Described by Lonely Planet in 2013 as "the coolest little capital in the world",[6][10] the global city[11][12] has grown from a bustling Māori settlement, to a remote colonial outpost, and from there to an Australasian capital experiencing a "remarkable creative resurgence".[13][14]

  1. ^ Thorns, David; Schrader, Ben (11 March 2010). "City history and people – Towns to cities". Te Ara - the Encyclopedia of New Zealand. Retrieved 15 February 2021.
  2. ^ "Urban Rural 2020 (generalised) – GIS | | GIS Map Data Datafinder Geospatial Statistics | Stats NZ Geographic Data Service". datafinder.stats.govt.nz. Retrieved 25 October 2020.
  3. ^ a b c Cite error: The named reference NZ_population_data_2018 was invoked but never defined (see the help page).
  4. ^ Cite error: The named reference World Record was invoked but never defined (see the help page).
  5. ^ Karl Mathiesen (15 October 2015). "Where is the world's windiest city? Spoiler alert: it's not Chicago". The Guardian. Archived from the original on 12 July 2016. Retrieved 13 August 2016.
  6. ^ a b c Levine, Stephen (20 June 2012). "Capital city – Wellington, capital city". Te Ara: The Encyclopedia of New Zealand. Archived from the original on 5 February 2019. Retrieved 23 May 2019.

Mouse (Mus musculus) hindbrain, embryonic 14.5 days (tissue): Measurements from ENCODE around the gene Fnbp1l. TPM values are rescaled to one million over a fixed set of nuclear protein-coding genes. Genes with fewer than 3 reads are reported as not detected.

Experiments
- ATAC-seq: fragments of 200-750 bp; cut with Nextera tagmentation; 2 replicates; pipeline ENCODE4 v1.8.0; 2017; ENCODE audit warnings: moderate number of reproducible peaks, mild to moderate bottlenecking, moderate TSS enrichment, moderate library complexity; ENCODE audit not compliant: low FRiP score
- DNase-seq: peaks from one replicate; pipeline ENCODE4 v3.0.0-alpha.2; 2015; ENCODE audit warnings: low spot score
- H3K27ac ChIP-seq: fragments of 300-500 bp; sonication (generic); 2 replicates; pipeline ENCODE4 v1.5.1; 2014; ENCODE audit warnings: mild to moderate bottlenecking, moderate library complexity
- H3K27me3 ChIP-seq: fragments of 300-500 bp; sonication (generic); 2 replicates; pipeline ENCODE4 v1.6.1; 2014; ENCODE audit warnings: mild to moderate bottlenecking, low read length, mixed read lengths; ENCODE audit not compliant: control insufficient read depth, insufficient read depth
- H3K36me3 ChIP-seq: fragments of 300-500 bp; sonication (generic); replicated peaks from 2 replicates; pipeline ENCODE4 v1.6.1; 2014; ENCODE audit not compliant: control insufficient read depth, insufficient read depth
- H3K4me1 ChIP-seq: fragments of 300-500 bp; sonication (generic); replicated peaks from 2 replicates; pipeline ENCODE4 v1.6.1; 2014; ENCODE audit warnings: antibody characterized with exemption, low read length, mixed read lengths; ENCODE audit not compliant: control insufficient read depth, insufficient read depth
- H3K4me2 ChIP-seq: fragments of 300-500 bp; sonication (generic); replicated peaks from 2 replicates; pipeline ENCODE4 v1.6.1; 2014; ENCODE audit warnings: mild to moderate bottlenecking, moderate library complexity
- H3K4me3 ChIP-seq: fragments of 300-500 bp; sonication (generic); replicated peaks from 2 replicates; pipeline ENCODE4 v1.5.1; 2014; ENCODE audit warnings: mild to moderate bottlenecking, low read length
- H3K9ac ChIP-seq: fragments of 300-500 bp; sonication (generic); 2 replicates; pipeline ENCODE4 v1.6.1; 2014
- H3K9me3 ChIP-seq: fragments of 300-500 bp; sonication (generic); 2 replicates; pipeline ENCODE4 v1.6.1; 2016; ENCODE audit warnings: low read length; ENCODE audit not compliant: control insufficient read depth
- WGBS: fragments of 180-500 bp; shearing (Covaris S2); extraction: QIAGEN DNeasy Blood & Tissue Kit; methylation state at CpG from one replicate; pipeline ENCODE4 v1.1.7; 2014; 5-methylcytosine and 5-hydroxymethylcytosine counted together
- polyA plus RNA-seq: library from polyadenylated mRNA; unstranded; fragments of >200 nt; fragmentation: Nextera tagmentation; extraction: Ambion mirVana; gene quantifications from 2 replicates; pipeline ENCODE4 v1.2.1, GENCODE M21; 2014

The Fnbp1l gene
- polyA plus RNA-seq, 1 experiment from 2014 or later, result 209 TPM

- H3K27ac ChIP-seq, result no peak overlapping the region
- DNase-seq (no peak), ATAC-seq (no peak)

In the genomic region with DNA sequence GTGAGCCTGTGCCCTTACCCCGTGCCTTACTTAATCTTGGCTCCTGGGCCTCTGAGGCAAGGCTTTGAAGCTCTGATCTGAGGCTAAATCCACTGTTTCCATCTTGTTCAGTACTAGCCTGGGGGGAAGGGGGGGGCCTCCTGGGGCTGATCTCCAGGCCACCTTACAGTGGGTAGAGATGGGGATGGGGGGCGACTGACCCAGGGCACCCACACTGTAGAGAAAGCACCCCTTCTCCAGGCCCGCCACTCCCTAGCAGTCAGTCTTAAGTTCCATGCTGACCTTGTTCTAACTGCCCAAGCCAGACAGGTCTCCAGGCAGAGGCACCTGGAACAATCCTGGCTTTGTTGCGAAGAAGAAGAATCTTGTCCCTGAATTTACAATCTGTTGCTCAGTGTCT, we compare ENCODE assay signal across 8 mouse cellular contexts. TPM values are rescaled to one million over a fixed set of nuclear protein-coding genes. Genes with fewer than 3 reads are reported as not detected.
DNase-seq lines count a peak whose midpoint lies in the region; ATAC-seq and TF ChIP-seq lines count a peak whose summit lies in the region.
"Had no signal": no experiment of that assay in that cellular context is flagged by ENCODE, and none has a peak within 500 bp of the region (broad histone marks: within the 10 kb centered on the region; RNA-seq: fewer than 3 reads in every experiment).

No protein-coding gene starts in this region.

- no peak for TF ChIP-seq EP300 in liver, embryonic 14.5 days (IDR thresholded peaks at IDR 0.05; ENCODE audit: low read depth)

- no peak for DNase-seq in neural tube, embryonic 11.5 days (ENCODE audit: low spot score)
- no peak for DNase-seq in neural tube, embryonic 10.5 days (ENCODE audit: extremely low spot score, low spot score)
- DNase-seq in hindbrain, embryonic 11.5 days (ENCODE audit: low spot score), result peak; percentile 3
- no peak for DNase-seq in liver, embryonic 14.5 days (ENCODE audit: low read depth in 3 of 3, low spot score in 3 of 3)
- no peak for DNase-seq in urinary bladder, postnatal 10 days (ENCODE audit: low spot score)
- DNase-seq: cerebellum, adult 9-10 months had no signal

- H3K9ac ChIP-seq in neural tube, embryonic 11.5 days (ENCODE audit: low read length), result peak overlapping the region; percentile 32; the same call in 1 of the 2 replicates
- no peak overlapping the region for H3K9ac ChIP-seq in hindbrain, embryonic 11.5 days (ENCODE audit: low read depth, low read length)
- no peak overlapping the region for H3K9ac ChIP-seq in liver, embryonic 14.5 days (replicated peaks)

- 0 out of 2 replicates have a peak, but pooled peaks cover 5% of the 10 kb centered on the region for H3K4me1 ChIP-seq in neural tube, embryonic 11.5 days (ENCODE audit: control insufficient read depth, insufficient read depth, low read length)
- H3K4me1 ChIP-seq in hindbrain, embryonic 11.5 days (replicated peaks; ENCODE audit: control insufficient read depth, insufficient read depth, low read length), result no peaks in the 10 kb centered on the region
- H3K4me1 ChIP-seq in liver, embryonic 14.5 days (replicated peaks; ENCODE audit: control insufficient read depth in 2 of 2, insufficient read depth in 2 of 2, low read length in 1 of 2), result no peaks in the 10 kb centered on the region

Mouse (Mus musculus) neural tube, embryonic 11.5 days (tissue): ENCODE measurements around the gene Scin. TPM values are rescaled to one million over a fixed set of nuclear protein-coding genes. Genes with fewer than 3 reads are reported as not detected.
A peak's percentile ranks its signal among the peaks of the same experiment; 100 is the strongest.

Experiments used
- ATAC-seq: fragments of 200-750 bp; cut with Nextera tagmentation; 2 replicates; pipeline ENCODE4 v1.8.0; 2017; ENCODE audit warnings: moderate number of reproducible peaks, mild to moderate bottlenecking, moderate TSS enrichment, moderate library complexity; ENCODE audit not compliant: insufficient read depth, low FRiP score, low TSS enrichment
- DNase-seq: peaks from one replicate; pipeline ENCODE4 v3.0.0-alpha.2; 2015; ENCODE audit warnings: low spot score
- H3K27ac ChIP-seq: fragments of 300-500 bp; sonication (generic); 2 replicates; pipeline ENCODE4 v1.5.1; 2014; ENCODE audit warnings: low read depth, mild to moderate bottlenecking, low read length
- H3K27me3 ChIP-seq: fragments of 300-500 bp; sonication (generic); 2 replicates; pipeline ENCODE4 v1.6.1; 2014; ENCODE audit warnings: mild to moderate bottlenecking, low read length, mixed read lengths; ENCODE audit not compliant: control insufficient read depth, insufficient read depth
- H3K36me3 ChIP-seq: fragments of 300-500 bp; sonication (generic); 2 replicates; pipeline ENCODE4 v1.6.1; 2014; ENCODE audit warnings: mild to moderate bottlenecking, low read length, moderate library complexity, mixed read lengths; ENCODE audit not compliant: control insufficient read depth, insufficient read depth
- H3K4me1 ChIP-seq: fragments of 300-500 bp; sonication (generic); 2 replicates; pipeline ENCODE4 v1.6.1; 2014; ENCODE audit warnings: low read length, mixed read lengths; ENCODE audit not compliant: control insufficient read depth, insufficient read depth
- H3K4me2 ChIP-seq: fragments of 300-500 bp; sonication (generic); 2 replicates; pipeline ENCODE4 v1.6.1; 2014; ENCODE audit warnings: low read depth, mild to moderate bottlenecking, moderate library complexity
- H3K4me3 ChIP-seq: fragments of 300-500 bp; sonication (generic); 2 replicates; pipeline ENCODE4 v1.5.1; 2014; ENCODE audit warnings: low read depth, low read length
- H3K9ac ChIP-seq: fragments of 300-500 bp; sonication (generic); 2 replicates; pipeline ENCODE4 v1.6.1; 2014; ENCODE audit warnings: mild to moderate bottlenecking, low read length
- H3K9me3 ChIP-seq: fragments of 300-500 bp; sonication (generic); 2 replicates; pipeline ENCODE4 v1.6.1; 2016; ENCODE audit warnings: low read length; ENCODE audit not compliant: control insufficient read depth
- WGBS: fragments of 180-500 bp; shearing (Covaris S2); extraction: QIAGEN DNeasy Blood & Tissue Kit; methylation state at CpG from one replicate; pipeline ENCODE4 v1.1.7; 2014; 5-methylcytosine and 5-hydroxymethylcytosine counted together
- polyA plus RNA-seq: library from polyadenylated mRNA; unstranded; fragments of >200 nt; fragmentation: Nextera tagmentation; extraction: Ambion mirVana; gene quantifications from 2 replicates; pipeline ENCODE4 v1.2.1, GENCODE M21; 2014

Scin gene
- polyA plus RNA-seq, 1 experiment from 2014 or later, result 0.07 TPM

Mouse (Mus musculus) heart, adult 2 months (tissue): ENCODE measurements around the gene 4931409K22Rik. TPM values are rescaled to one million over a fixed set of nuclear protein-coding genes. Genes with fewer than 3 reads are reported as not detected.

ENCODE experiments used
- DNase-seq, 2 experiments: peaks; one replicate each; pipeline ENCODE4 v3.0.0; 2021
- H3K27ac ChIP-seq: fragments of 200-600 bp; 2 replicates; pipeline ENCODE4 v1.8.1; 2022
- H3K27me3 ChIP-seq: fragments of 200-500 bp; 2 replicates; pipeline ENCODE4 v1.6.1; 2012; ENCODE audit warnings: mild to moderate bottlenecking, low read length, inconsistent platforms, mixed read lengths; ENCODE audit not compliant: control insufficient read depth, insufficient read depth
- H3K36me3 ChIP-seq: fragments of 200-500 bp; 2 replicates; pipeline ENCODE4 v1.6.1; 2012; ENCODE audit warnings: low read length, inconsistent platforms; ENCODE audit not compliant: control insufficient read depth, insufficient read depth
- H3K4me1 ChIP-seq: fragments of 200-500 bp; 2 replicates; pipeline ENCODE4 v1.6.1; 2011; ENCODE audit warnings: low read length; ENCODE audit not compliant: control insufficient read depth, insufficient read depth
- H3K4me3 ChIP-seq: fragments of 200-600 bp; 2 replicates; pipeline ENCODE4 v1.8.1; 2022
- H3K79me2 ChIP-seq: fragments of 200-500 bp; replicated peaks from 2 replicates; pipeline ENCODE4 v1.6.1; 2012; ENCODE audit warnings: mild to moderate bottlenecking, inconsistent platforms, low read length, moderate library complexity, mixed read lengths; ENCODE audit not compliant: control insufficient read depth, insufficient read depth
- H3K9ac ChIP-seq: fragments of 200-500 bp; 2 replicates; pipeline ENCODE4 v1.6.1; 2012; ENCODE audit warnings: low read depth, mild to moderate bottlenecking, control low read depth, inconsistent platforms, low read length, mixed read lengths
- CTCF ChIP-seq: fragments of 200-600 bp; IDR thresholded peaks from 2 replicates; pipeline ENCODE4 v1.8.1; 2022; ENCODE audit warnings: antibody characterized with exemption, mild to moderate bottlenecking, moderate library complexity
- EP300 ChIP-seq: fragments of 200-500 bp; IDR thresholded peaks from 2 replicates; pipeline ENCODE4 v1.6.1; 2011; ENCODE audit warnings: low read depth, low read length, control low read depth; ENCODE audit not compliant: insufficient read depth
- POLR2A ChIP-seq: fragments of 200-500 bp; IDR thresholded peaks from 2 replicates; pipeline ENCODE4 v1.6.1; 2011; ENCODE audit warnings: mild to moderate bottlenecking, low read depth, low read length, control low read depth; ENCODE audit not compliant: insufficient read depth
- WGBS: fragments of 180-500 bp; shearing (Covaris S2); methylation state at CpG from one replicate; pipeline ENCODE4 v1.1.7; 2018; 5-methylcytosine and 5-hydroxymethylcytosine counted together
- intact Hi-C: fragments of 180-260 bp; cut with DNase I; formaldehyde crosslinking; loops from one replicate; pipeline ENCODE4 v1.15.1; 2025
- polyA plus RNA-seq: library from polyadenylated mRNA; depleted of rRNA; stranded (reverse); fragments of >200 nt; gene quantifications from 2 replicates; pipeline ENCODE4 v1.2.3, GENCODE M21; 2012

7. ^ "2014 Quality of Living Worldwide City Rankings – Mercer Survey". www.mercer.com. 19 February 2014. Archived from the original on 25 June 2013. Retrieved 11 April 2014.
  8. ^ "Wellington named most liveable city for second year running". Stuff. Archived from the original on 23 June 2019. Retrieved 23 June 2019.
  9. ^ Lim, Jason (29 November 2015). "Wellington Is Bigger On Tech And Innovation Than You Think". Forbes. Retrieved 15 November 2016.
  10. ^ Noted. "How they saw us: 250 years of quotes about New Zealand". Noted. Archived from the original on 9 July 2019. Retrieved 9 July 2019.
  11. ^ "Wellington is a Smart City of the future". iStart leading the way to smarter technology investment. Archived from the original on 9 July 2019. Retrieved 9 July 2019.
  12. ^ "The World According to GaWC 2020". GaWC – Research Network. Globalization and World Cities. Retrieved 31 August 2020.
  13. ^ "Huffington Post lauds Wellington's 'remarkable' creative resurgence". Stuff. Archived from the original on 9 July 2019. Retrieved 9 July 2019.
  14. ^ "Wellington: New Zealand's creative capital". TNZ Media. Archived from the original on 9 July 2019. Retrieved 9 July 2019.